Ten Years After Occupy, We Have a Left That Matters

It’s still difficult organizing as a socialist in the United States. But in the last decade since Occupy Wall Street, there are signs more people are open to egalitarian politics.

Occupy Wall Street participants on September 30, 2011, near Zuccotti Park in New York City. (David Shankbone / Flickr)

Ten years after Occupy Wall Street took over a small park in downtown Manhattan, the new left that was birthed there continues to develop and grow. The occupation of Zuccotti Park — and the numerous other occupations that it inspired — was short-lived, but it transformed the political landscape in the United States and beyond. At Zuccotti, a tent city thrived with newspapers, a library, a kitchen, and dozens of working groups, and it buzzed with constant political discussion about a world in which 1 percent of the population enriches itself at the expense of the rest of us, the 99 percent. A decade later, writes Occupy participant, documentary filmmaker, and author Astra Taylor, the US political situation “remains far more promising than it was at the start of the last decade.”

In the years leading up to Occupy, Taylor recently commented, the Left was demoralized and fragmented. But Occupy inaugurated a “social movement renaissance,” and we “have not stopped talking about capitalism, we haven’t stopped talking about class, we haven’t stopped talking about debt” ever since.

In her latest book, Remake the World: Essays, Reflections, Rebellions, Astra Taylor weighs in on the legacy of Occupy, the organizing capacity of debt resistance, and our prospects for achieving something resembling democracy. Taylor’s own path through Occupy Wall Street took her from a supportive observer — returning “day after day, unable to resist the bizarre and growing gathering of the discontented” — to an active organizer via an Occupy offshoot that began organizing around debt.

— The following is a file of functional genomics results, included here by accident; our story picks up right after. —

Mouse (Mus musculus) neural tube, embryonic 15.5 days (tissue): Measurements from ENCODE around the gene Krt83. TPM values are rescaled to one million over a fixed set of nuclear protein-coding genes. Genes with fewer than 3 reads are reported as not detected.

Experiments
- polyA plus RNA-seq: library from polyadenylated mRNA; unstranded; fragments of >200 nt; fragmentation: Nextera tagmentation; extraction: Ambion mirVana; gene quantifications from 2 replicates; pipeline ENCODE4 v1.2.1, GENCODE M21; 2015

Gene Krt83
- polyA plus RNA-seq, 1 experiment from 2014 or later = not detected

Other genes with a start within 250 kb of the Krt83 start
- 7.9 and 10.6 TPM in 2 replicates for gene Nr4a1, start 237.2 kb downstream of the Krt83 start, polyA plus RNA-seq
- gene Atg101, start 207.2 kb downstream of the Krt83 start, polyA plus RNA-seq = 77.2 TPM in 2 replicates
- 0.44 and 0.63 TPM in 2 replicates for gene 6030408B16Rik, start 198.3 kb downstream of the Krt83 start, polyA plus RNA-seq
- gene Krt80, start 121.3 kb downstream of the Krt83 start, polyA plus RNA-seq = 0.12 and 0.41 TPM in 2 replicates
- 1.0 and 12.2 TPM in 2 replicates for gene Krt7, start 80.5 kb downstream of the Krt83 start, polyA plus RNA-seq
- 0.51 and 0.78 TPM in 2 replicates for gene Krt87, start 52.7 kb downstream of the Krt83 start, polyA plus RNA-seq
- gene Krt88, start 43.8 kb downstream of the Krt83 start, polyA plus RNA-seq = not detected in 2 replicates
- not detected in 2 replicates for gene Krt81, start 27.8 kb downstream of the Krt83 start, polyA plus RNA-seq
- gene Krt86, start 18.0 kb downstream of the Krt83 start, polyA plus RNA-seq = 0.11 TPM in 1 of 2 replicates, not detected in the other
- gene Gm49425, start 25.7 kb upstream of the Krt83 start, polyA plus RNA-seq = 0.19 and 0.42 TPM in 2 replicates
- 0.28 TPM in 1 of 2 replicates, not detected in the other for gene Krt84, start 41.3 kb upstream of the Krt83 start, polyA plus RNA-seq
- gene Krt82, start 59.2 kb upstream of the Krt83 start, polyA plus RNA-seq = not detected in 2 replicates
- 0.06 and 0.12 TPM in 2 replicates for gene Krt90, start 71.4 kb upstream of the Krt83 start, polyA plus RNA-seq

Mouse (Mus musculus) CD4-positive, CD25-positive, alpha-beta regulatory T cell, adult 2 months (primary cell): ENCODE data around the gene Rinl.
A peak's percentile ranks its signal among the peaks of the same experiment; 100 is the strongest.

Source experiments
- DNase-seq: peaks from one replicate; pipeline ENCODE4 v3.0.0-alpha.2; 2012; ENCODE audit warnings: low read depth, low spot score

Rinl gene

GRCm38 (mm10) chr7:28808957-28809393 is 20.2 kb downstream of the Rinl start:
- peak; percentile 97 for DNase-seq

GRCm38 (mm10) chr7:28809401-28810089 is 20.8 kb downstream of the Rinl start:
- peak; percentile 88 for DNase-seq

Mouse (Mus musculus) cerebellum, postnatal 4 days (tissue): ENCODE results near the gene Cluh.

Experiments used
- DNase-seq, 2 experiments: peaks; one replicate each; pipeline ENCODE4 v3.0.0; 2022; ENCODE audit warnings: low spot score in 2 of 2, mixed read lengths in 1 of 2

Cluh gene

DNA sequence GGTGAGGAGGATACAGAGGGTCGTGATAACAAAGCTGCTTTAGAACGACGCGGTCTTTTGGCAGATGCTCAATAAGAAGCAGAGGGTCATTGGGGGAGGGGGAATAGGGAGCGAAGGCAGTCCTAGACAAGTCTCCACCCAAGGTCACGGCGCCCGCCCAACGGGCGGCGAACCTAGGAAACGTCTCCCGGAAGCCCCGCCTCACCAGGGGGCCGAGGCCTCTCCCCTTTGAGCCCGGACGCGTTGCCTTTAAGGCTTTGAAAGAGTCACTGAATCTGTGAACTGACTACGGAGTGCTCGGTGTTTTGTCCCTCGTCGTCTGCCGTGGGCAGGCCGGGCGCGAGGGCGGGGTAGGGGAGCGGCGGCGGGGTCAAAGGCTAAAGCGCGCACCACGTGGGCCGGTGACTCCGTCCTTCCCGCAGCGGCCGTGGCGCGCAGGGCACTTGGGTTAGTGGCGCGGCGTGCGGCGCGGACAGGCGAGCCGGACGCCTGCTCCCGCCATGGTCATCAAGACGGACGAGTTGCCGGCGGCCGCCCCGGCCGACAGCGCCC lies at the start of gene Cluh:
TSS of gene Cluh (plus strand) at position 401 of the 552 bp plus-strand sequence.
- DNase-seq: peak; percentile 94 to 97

While it may be true that in the days of Occupy, discussion of debt was often unmoored from the broader political economy of its roots, this was just the beginning. The Occupy working group that Taylor was a part of developed into the Rolling Jubilee campaign and then the Debt Collective. That movement has already won significant debt relief and reflected and clarified a growing awareness that debt is a major nerve center in the anatomy of capitalism.

Bosses and lenders collude to keep us underpaid and financially dependent, while gutted social services have attached colossal price tags to our life necessities — creating a perfect storm of economic domination. As Taylor notes, for instance, “In countries with universal health care, individual medical debt is rare: in the United States, it is a leading cause of poverty and the main catalyst for bankruptcy.”

First, we are exploited at work. Then, our financial vulnerabilities are taken advantage of to further bind us to creditors. Debt therefore acts to entrench economic inequality. Student debt alone totals $1.6 trillion, and more than a million people have defaulted on their loans every year between 2015 and 2019. Total household debt is now nearing $15 trillion.

The cover of Remake the World, Astra Taylor’s latest book.

The economic consequences of mass insolvency, Taylor argues, suppresses demand, impedes homeownership, and stresses body and mind, “a tendency exacerbated by the fact that debtors tend to delay or avoid seeking medical care, fearful of the cost.” Though much has been made of growing household savings that Americans have accumulated throughout the pandemic due to government spending, this, too, has mostly reinforced inequality. The top 20 percent of income earners have accounted for 85 percent of the savings accrued, while the bottom 20 percent accounted for just 0.5 percent.